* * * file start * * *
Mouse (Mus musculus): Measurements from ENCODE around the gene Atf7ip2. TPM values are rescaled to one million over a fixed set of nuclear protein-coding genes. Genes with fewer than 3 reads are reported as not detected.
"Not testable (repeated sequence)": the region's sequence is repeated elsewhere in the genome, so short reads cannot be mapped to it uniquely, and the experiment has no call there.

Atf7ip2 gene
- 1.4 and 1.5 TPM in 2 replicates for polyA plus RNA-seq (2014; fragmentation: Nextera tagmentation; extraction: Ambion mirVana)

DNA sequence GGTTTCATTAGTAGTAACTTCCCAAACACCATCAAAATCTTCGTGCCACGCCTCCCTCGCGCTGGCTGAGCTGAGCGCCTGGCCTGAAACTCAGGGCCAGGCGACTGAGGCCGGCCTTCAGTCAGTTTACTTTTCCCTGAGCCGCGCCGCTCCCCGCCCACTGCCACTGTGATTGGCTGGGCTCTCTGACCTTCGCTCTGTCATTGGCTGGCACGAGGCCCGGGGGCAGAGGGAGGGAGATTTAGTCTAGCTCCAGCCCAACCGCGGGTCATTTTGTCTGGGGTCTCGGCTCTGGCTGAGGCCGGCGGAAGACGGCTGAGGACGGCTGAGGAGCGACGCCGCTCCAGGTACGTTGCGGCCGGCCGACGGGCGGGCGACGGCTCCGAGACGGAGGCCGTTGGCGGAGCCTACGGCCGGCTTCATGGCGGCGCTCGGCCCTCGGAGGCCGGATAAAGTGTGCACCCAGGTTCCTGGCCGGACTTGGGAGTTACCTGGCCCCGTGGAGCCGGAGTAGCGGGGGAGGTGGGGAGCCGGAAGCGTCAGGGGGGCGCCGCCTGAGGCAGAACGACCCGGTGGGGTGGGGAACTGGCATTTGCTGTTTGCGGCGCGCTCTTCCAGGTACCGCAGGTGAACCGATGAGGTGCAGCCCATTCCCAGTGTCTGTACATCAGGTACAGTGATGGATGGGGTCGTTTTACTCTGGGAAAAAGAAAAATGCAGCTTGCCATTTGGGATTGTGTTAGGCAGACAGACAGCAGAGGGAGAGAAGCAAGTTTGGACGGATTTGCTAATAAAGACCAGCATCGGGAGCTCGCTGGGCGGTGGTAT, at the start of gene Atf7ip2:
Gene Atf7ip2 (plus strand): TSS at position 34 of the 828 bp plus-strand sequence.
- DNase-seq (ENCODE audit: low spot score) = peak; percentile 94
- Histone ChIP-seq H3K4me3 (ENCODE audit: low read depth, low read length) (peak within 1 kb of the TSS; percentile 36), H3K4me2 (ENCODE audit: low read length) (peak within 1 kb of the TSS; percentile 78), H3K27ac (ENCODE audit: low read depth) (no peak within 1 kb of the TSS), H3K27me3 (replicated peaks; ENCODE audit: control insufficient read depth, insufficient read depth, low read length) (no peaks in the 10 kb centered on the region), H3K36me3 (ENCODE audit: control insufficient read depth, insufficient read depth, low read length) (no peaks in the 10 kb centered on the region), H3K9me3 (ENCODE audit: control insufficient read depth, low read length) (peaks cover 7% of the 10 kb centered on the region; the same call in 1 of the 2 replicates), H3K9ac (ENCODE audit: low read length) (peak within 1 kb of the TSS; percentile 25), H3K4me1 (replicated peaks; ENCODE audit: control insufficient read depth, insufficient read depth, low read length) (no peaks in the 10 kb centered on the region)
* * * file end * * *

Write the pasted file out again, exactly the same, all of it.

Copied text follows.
Mouse (Mus musculus): Measurements from ENCODE around the gene Atf7ip2. TPM values are rescaled to one million over a fixed set of nuclear protein-coding genes. Genes with fewer than 3 reads are reported as not detected.
"Not testable (repeated sequence)": the region's sequence is repeated elsewhere in the genome, so short reads cannot be mapped to it uniquely, and the experiment has no call there.

Atf7ip2 gene
- 1.4 and 1.5 TPM in 2 replicates for polyA plus RNA-seq (2014; fragmentation: Nextera tagmentation; extraction: Ambion mirVana)

DNA sequence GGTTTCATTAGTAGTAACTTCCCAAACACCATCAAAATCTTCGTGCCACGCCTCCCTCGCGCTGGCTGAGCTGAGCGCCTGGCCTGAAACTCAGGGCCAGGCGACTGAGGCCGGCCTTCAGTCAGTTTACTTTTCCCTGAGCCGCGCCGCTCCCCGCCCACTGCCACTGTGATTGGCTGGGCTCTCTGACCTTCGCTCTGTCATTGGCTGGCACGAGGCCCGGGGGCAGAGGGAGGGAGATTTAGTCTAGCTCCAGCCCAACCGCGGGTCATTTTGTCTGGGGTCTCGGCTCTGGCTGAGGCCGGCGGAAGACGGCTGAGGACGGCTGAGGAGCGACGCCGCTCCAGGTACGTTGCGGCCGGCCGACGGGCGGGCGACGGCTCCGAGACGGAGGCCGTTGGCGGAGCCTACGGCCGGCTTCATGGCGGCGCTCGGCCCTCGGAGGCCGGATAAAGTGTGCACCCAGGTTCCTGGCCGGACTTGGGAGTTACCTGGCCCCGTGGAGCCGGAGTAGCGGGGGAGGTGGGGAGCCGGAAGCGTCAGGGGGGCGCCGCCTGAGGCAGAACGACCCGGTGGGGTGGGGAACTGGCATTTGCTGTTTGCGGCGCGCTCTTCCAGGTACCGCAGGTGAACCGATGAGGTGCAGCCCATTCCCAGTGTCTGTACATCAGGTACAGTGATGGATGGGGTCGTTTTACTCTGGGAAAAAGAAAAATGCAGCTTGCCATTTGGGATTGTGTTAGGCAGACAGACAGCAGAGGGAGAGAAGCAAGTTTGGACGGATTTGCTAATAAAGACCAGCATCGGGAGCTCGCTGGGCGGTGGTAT, at the start of gene Atf7ip2:
Gene Atf7ip2 (plus strand): TSS at position 34 of the 828 bp plus-strand sequence.
- DNase-seq (ENCODE audit: low spot score) = peak; percentile 94
- Histone ChIP-seq H3K4me3 (ENCODE audit: low read depth, low read length) (peak within 1 kb of the TSS; percentile 36), H3K4me2 (ENCODE audit: low read length) (peak within 1 kb of the TSS; percentile 78), H3K27ac (ENCODE audit: low read depth) (no peak within 1 kb of the TSS), H3K27me3 (replicated peaks; ENCODE audit: control insufficient read depth, insufficient read depth, low read length) (no peaks in the 10 kb centered on the region), H3K36me3 (ENCODE audit: control insufficient read depth, insufficient read depth, low read length) (no peaks in the 10 kb centered on the region), H3K9me3 (ENCODE audit: control insufficient read depth, low read length) (peaks cover 7% of the 10 kb centered on the region; the same call in 1 of the 2 replicates), H3K9ac (ENCODE audit: low read length) (peak within 1 kb of the TSS; percentile 25), H3K4me1 (replicated peaks; ENCODE audit: control insufficient read depth, insufficient read depth, low read length) (no peaks in the 10 kb centered on the region)